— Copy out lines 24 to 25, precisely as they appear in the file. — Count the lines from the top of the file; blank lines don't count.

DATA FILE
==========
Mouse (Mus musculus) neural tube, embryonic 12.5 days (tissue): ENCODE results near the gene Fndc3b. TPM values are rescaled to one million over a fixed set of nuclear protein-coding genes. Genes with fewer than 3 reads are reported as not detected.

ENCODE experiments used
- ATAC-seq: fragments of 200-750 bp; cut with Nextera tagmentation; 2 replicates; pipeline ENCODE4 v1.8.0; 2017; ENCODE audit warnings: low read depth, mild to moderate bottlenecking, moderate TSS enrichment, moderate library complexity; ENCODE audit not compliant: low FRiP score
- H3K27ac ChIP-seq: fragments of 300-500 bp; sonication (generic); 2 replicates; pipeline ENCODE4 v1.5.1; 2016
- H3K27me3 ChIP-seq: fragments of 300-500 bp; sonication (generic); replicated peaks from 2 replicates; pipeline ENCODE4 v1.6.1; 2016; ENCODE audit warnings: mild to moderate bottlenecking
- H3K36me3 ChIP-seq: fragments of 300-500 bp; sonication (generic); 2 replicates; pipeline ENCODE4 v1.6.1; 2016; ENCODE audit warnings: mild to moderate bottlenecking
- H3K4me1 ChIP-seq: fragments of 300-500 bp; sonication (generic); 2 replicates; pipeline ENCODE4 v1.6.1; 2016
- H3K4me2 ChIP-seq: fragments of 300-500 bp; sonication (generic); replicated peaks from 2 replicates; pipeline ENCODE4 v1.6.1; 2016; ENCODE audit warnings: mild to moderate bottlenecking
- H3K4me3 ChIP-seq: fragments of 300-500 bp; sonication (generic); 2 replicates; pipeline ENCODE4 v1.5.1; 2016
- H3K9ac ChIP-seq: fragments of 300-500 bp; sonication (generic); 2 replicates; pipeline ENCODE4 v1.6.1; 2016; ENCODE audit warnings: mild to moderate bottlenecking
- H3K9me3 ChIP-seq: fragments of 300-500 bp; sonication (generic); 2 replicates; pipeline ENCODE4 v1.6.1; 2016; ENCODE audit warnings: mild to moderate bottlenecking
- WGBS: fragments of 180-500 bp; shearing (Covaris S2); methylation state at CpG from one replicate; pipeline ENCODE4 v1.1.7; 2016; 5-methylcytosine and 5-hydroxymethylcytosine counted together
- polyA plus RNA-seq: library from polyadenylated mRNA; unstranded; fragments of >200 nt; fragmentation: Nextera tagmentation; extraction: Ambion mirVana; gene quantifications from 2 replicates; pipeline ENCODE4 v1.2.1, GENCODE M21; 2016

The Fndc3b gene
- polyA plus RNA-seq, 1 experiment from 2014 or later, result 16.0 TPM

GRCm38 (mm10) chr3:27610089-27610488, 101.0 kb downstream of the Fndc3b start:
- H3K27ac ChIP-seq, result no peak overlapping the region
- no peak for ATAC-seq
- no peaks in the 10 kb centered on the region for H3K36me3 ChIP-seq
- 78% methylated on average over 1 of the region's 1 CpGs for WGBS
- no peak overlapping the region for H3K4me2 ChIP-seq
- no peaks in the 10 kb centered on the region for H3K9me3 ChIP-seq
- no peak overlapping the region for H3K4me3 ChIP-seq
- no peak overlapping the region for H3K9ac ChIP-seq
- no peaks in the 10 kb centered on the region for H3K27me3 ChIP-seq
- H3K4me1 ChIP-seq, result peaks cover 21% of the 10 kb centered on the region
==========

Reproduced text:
- no peak overlapping the region for H3K9ac ChIP-seq
- no peaks in the 10 kb centered on the region for H3K27me3 ChIP-seq